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Events of 2021

Riot police stand guard outside the house of Cristiana Chamorro, former director of the Violeta Barrios de Chamorro Foundation and opposition presidential candidate, in Managua on June 2, 2021, the day Nicaraguan police raided her home without a warrant and placed her under house arrest.

© 2021 Inti Ocon/AFP via Getty Images

Since taking office in 2007, the government of President Daniel Ortega has dismantled nearly all institutional checks on presidential power. The Electoral Council, stacked with the president’s supporters, removed opposition lawmakers in 2016 and has barred opposition political parties ahead of the 2021 presidential elections. A constitutional amendment approved by President Ortega’s party, which controls the National Assembly, abolished term limits in 2014. President Ortega was elected to a fourth consecutive term in November amid government repression of critics and the political opposition. Many governments from the region and Europe said the elections had not met minimum guarantees to be considered free and fair.

To pave the way for his re-election, authorities arbitrarily arrested and prosecuted government critics and political opponents, including presidential candidates, journalists, lawyers, and leaders of community, business, and student groups.

Police abuses committed during a brutal crackdown by the National Police and armed pro-government groups in 2018 have gone unpunished.

Persistent problems include severe restrictions on freedom of expression and association, political discrimination, and stringent restrictions on abortion.

Detention and Prosecution of Critics

Between late May and October 2021, authorities arbitrarily detained 7 presidential candidates and 32 prominent government critics. Prosecutors opened investigations against most on alleged “treason” charges.  

Since February, an amendment to the Code of Criminal Procedure has allowed prosecutors to request detentions of up to 90 days without charge; in most cases involving critics, courts have permitted them.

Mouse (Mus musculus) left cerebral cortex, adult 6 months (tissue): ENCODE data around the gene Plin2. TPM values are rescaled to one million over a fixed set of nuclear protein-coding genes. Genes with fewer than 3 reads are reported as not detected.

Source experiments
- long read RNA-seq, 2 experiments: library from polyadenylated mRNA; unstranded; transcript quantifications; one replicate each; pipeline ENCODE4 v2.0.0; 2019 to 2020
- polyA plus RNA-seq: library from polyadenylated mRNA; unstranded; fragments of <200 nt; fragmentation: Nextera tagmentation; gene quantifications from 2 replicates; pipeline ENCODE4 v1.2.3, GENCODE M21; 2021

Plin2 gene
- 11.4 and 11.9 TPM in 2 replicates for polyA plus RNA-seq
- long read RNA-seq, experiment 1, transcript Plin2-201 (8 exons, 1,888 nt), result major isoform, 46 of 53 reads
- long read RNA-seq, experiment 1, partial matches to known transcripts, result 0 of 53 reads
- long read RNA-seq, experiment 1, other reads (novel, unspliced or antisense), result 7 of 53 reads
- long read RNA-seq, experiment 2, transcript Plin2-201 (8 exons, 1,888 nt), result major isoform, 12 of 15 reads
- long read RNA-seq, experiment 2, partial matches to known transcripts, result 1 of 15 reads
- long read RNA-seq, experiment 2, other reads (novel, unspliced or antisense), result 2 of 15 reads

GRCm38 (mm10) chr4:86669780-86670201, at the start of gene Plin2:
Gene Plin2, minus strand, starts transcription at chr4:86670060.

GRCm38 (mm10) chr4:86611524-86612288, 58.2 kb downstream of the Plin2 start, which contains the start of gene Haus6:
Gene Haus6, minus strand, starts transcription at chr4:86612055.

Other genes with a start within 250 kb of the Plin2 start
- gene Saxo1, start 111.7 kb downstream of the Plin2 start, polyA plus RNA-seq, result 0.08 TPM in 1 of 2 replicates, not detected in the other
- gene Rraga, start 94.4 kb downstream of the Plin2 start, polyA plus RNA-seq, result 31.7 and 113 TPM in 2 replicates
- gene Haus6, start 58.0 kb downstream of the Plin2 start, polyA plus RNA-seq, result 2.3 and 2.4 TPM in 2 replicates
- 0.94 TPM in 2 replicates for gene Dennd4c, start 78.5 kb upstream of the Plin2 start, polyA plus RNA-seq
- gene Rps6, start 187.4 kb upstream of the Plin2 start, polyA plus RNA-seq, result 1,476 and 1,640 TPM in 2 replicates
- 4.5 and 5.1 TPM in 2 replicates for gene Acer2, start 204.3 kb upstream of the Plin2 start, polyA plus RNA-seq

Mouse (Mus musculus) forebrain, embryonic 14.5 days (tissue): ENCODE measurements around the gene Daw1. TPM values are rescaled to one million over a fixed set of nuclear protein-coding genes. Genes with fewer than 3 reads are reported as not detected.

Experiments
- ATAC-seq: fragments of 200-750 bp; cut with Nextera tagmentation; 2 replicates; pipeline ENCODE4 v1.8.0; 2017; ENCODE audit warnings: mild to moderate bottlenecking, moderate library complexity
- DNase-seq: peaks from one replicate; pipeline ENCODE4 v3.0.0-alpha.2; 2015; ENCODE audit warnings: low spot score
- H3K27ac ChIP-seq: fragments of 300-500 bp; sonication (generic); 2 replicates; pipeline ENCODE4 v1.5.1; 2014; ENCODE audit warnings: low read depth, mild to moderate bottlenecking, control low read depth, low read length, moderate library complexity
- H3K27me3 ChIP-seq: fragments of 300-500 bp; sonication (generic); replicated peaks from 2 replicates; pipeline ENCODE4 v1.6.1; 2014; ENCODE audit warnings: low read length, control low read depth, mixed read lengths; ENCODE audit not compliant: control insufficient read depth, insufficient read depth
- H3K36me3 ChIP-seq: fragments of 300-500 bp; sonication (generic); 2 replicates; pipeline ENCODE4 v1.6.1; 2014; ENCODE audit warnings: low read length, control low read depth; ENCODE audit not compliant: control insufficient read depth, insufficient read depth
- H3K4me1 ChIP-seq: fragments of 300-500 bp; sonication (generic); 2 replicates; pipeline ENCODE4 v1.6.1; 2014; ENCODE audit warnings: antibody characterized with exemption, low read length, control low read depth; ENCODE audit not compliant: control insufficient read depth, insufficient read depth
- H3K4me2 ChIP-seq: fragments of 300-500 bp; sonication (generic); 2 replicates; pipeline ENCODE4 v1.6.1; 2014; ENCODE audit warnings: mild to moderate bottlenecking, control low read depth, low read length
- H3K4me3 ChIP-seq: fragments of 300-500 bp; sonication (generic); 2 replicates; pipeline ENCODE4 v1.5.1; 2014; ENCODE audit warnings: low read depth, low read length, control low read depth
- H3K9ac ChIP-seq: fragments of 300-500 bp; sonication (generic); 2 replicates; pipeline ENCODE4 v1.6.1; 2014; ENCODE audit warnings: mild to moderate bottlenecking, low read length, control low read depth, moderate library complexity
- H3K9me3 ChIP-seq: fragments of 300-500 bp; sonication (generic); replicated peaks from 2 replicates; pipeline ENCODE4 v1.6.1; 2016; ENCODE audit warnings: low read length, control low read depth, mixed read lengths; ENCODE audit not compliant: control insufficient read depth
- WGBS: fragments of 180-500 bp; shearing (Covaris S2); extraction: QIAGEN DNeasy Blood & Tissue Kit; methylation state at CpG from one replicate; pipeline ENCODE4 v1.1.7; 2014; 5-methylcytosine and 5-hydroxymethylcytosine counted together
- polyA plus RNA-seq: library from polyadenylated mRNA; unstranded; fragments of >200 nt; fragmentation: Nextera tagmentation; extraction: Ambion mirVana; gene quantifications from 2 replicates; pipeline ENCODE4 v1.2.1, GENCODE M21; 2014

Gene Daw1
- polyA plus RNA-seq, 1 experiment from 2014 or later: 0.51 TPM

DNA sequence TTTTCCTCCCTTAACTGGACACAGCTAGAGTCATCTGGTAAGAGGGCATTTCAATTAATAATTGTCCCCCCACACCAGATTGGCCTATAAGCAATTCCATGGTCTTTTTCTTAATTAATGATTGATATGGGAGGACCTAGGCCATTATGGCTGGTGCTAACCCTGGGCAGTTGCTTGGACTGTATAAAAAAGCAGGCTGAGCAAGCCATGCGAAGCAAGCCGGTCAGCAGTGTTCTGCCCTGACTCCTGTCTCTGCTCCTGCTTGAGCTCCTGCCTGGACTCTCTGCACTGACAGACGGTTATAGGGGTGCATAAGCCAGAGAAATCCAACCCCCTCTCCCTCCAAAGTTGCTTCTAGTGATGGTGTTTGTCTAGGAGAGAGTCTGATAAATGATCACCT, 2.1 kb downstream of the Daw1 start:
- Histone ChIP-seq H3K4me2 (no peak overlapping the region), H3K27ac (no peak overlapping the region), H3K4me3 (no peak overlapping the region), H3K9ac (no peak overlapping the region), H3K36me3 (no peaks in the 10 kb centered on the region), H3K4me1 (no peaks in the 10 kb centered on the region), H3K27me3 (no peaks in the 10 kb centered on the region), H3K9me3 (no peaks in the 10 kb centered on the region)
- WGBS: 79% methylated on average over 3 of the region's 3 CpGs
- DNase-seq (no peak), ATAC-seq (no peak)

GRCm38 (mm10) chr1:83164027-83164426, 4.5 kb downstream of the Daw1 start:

In August, the Attorney General’s Office filed charges against most of the detainees, in criminal proceedings that lacked basic due process guarantees. Charges, carrying prison sentences of 15 to 25 years, ranged from money laundering to, most commonly, “conspiracy to undermine national integrity.” Prosecutors failed to identify specific acts by the defendants to support the charges in at least 14 cases.

Most critics have been held incommunicado and subjected to abuses in detention, including daily interrogations, prolonged solitary confinement, and insufficient food. Authorities have barred critics’ lawyers from participating in public hearings, assigning public defenders instead. Despite repeated requests, most lawyers had no access to court documents for months.

Right to Vote and Run for Office

Election-related changes and laws adopted between October 2020 and February 2021   have been used to deter critical speech, inhibit opposition participation in elections, and keep critics in prison without formal charges, to prevent or limit their political participation.

In December 2020, the National Assembly passed the Law for the Defense of People’s Rights to Independence, Sovereignty, and Self-determination for Peace, prohibiting so-called “traitors” from running for or holding public office. The law defines “traitors” in sweeping terms to include, for example, people who “undermine independence, sovereignty and self-determination” or “damage the supreme interests of the nation.”